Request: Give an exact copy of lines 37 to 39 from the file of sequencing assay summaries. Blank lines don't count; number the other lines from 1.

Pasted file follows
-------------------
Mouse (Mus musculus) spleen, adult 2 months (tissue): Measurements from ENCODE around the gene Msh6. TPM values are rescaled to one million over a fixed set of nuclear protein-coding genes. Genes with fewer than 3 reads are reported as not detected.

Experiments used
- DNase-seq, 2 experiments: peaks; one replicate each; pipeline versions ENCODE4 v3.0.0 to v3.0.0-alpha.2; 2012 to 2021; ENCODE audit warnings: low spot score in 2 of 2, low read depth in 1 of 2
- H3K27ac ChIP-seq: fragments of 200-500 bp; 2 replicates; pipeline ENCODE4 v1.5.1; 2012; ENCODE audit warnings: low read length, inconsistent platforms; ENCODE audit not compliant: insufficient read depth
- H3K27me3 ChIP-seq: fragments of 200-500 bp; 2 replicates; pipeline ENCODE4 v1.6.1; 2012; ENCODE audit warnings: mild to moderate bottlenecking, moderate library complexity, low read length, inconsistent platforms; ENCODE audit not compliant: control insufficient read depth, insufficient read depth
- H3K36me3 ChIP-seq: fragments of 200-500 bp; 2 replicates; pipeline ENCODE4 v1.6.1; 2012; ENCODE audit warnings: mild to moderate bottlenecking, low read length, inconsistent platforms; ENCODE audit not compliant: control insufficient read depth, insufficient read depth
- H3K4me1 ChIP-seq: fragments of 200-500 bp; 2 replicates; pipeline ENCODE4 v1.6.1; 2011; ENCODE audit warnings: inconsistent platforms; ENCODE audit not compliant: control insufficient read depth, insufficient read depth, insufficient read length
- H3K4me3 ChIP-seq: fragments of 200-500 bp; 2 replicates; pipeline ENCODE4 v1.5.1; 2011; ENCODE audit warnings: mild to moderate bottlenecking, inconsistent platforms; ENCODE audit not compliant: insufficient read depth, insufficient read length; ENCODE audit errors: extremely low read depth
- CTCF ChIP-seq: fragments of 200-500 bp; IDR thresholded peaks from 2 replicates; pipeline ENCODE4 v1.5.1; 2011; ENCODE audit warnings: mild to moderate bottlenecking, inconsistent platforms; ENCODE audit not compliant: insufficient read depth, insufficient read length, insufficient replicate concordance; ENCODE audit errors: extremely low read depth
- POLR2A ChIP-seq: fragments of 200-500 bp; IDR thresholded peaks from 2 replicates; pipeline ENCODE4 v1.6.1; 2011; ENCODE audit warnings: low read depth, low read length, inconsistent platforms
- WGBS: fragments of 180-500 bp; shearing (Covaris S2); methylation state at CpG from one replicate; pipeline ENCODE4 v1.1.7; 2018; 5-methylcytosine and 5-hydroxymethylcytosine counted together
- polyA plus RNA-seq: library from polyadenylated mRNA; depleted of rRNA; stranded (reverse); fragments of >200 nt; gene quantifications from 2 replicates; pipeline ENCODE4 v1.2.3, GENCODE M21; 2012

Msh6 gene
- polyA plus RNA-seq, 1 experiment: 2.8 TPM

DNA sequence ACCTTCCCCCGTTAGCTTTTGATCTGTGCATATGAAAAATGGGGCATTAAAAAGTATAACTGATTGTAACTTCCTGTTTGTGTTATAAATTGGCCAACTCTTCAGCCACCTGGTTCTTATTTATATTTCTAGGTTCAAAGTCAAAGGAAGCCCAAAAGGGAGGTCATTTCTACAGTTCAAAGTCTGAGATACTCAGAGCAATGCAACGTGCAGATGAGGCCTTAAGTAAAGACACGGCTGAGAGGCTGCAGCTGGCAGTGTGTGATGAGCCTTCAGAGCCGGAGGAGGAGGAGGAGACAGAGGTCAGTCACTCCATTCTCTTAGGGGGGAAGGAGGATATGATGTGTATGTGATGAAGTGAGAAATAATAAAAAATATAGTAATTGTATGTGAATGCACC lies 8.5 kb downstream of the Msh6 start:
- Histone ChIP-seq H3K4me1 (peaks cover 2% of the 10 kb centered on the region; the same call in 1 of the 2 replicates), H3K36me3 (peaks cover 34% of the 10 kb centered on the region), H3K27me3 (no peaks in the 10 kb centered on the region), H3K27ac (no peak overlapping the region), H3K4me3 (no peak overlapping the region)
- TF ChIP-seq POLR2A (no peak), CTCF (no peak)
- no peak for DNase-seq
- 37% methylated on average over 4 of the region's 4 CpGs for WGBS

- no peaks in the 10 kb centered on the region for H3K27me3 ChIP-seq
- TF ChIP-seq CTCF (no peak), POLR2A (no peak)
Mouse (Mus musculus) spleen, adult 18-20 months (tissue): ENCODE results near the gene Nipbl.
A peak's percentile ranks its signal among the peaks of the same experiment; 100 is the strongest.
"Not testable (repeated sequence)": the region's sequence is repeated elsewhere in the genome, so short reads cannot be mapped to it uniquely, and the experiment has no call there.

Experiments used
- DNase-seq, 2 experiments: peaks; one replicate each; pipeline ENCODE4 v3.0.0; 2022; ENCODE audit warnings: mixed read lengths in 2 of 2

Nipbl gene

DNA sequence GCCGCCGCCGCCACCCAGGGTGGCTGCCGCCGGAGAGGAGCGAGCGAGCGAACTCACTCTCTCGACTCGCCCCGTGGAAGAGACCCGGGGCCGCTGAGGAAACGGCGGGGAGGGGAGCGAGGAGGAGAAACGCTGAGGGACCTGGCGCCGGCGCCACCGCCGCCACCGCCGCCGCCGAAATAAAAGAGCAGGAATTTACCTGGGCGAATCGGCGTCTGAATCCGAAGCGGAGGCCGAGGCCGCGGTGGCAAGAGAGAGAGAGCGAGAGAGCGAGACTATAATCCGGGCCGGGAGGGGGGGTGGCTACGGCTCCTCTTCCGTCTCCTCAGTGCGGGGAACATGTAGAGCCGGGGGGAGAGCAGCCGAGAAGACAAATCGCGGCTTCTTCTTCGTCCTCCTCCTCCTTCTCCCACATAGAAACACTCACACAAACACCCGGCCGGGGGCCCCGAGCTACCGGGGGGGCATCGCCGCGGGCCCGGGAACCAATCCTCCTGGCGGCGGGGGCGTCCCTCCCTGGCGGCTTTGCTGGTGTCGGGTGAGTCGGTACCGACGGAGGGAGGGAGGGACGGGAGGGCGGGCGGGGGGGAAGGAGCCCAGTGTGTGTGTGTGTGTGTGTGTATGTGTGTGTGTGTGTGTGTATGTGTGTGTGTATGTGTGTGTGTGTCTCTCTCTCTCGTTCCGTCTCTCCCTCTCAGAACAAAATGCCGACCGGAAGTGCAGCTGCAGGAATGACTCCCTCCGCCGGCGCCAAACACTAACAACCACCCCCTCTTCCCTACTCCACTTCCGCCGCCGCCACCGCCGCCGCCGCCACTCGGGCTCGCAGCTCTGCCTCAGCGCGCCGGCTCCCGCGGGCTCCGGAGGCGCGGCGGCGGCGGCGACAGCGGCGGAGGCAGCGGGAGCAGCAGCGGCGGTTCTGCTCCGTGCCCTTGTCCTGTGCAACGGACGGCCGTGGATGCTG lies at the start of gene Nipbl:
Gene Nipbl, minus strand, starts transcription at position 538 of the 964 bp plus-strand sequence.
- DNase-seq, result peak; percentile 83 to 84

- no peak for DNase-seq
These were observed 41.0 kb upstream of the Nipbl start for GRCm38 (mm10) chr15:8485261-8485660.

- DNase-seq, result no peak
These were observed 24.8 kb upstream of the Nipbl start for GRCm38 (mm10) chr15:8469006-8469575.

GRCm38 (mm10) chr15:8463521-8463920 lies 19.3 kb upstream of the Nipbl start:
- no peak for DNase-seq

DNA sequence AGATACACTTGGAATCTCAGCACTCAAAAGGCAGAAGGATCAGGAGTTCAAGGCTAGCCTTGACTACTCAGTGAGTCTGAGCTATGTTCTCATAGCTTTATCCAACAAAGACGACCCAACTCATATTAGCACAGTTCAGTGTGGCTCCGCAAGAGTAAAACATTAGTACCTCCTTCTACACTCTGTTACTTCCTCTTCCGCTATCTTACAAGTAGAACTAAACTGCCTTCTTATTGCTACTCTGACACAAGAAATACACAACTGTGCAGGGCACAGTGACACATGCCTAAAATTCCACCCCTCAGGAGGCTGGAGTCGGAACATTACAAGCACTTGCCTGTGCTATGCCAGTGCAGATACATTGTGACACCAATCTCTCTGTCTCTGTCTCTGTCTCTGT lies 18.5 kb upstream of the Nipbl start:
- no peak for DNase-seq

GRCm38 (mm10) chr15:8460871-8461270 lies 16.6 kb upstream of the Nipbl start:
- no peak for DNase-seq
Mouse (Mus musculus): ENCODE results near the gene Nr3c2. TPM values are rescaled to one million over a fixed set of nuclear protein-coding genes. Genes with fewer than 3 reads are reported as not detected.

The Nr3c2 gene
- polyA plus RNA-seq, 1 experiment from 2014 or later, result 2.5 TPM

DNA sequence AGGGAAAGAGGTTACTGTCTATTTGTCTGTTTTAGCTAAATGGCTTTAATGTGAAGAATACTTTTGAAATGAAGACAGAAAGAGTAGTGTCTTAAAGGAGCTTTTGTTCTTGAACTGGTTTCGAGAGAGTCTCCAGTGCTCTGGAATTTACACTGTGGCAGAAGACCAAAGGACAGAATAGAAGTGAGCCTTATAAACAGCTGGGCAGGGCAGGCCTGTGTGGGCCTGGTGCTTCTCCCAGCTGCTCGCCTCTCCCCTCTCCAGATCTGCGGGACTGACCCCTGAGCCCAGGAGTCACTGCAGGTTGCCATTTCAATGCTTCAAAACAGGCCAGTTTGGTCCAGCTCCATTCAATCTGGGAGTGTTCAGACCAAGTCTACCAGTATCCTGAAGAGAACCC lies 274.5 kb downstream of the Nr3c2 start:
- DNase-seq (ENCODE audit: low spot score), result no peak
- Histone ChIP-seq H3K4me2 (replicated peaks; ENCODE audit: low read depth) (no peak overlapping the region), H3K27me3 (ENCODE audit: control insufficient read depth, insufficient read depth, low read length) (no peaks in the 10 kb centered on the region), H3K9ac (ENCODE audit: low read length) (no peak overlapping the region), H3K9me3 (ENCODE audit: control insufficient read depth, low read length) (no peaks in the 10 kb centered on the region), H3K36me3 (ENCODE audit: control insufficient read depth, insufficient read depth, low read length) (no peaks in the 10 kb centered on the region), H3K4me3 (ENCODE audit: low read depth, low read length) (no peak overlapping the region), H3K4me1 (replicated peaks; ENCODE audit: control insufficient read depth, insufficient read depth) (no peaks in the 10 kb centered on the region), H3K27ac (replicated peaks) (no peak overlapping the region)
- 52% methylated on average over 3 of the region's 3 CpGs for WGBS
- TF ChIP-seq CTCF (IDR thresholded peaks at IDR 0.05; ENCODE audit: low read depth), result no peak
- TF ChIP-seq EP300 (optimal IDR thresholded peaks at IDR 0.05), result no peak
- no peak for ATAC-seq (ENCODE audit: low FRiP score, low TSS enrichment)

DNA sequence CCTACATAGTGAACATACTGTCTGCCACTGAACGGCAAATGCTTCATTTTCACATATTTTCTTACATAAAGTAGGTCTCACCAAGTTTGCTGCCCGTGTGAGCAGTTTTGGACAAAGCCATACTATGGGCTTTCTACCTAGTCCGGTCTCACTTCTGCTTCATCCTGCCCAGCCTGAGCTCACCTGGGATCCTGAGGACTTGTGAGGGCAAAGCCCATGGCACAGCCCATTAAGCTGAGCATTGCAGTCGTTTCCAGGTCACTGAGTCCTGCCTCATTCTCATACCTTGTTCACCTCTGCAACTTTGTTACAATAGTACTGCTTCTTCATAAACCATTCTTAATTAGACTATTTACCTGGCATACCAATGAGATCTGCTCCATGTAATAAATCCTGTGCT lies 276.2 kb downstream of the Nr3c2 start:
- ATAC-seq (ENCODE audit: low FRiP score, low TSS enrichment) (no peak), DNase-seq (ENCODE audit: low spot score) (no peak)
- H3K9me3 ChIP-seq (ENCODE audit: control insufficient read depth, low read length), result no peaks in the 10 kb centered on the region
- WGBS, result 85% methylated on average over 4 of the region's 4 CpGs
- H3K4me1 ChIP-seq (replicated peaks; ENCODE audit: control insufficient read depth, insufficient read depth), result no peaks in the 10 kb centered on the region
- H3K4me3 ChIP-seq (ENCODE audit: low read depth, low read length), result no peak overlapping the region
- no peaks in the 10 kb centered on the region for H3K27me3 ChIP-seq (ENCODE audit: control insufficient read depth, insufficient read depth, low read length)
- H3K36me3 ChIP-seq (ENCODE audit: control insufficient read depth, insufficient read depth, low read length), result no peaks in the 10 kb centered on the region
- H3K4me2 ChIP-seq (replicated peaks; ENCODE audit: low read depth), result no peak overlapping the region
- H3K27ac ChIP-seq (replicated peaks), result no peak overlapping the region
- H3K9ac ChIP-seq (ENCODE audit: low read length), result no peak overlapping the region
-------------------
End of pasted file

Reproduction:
DNA sequence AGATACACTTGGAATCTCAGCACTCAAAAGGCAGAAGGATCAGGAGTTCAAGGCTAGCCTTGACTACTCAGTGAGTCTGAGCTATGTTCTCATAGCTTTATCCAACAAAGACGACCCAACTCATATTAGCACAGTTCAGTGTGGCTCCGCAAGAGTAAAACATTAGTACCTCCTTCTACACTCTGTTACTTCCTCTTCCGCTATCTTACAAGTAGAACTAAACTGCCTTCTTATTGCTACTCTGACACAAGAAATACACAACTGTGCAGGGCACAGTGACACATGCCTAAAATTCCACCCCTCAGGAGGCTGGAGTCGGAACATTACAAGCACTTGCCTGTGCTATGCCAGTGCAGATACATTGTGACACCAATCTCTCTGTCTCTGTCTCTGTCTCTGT lies 18.5 kb upstream of the Nipbl start:
- no peak for DNase-seq

GRCm38 (mm10) chr15:8460871-8461270 lies 16.6 kb upstream of the Nipbl start: